It's easier for me to argue against this mindset when it’s put forth by others.  I mean, come on, Jay!  Celebrate a little!  I want my family and friends to feel joy, pride, inspiration, thrill, and adventure when they succeed.  I especially want this for my kids.

What I don’t want, though, is for them to fall into the trap that limited my dad’s joy: wanting someone else to lose.  When I was about twelve, Dad forbade me to read the dictionary because he didn’t want me to improve my Scrabble game “unfairly”.  Um… Dad?  Being so dead-set on winning at a board game that you want your own child not to learn, and to do badly is… not a good look for a middle-aged man. 

Nor do I want anyone to fall into the trap that limited my mom’s joy: being so socially averse to the pitfalls of the win-lose dynamic that success can never be celebrated, or even noted. 

As a child, I managed to extract the worst aspects of each parent’s viewpoint.  I concluded that neither parent was proud of me, and that I should not be proud of myself. 

Totally winning! 

As an adult – and particularly as a parent – I’m realizing (a bit late) that I need to flip this upside down. I can reject my mom’s restraint while embracing her fierce sense of equality and social justice. I can reject my dad’s pettiness while embracing his joy. 

I want this for my kids.  I want them to see their own privilege and advantages with absolute clarity.  I want them to try to create fairness wherever it’s possible to do so.  I want them to understand that “winning” doesn’t mean someone else is a “loser”.  Success is not pie – or if it is, it’s the kind of pie that you can bake more of, and share.  If we’re all competing, we’re ultimately doing so not against one another, but against our past and present selves, and our past and present aspirations.  Everyone can increase their Scrabble score, reduce their marathon time, or learn to bake a more delicious pie. I want my kids to seek out and celebrate other people’s successes.  But I also want to them to celebrate their own successes – to grin the way my dad used to grin, and leap off the couch to do a happy dance.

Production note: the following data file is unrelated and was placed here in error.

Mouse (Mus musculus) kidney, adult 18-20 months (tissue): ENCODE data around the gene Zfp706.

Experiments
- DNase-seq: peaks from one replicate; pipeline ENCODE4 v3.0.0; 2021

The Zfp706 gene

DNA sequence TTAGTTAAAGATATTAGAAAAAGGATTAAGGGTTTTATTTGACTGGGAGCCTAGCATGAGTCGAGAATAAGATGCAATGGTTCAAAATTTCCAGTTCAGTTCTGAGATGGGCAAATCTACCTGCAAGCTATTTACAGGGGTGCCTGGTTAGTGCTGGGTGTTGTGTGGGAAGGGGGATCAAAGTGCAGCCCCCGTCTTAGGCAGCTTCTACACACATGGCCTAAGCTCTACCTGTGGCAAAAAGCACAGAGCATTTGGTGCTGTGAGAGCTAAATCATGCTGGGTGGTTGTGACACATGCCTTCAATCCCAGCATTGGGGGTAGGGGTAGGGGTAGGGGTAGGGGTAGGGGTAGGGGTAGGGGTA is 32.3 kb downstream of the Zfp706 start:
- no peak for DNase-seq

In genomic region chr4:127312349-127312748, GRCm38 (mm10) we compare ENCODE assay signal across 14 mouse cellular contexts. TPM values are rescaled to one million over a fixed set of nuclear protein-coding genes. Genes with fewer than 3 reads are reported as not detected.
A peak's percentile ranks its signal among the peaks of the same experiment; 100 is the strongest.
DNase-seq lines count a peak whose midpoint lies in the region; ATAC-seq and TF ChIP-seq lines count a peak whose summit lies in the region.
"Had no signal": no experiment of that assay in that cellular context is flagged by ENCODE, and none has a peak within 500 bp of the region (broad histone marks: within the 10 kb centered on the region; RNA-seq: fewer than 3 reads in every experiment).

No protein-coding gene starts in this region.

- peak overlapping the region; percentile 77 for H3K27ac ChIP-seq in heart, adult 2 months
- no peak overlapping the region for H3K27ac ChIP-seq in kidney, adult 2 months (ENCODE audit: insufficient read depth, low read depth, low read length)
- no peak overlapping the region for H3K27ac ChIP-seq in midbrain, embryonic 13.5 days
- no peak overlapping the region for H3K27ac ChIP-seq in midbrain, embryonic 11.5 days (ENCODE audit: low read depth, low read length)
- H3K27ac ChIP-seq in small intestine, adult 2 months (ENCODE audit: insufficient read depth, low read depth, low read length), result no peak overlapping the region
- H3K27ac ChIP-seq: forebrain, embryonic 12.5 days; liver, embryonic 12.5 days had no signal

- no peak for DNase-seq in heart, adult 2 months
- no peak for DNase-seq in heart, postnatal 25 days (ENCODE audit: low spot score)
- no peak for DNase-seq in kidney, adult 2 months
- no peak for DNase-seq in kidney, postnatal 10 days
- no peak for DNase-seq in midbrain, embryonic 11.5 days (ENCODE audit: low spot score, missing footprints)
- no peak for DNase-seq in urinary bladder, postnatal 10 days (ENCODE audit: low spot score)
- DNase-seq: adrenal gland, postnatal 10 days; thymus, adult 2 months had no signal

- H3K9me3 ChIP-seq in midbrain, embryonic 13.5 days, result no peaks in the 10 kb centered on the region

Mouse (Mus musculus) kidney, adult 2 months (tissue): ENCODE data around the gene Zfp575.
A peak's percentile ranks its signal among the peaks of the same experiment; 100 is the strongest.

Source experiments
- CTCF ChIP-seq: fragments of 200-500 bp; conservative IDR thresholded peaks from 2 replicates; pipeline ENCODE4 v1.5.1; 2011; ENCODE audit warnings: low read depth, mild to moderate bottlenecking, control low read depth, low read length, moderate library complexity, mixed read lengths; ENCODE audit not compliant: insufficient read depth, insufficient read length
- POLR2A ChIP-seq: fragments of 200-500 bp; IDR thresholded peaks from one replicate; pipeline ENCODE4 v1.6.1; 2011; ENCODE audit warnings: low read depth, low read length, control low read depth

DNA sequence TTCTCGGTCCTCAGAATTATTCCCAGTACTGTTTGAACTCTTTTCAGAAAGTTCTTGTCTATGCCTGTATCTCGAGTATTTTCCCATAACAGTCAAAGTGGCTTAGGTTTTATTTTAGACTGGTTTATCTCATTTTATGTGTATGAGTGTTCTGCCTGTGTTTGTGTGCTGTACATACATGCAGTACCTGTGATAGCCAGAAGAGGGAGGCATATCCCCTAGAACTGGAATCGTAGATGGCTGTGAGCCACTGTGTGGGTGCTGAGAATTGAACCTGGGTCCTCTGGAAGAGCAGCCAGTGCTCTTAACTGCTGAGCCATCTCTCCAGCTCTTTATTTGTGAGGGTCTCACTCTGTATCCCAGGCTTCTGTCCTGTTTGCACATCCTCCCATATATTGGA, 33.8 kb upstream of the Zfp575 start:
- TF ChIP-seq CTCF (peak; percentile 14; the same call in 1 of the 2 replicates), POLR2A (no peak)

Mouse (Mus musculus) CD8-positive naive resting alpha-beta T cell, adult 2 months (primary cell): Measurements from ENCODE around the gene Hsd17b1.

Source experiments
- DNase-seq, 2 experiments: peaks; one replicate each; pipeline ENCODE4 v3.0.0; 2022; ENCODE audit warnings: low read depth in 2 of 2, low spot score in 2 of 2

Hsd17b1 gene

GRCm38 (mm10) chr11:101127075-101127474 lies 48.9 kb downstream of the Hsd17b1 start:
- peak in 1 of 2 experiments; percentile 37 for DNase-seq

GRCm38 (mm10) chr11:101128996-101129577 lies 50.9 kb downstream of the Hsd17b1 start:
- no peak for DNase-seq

I want this for myself, too – because why not?  My “victory” over other individuals who happen to be my age and gender is silly and misleading, but my time in the crazy-hilly Equinox Marathon was the fastest I’ve ever run, in my fourteen attempts over the past twenty-one years.  I was faster because I trained just a bit more, and tried just a bit harder, and sometimes even remembered to stretch.  I challenged myself, and I felt good about that -- and maybe it’s okay to admit it. 

Totally winning!

I won a medal.  It means something, and I appreciate that.  It also means absolutely nothing – and I like that about it, too.

Sunday, September 4, 2022

The Random Cat Principle

Not long ago, a friend of mine sought advice on Facebook.  Should he adopt a promising-sounding young cat that was listed at the local animal shelter?

Go for it, his many kind-hearted friends advised him.  Adopt the cat!

Some of us – I’ll call us the advocates of the Random Cat Principle -- went one step further.  If that particular cat has already found a home, we advised, adopt whatever cat is there -- any cat at all. 

The Random Cat Principle got me thinking -- and ultimately set me to writing a blog post that is sneakily more about people than it is about pets. 

But first, cats.

Four years ago, a few months after our beloved Pippin died at the age of nineteen, the twins convinced us to head to the shelter as a family to get another cat.  They’d already picked out a name, Sinbad, based on a cat-character in a favorite novel.  As it turned out, there was only one cat at the Fairbanks North Star Borough Animal Shelter that morning.  Thus, she became our cat.  That was the entire equation for the application of the Random Cat Principle: here is a cat, she needs love, we want a cat to love – therefore, she is Sinbad, and we love her.  Four years later, that love has never fallen into any doubt.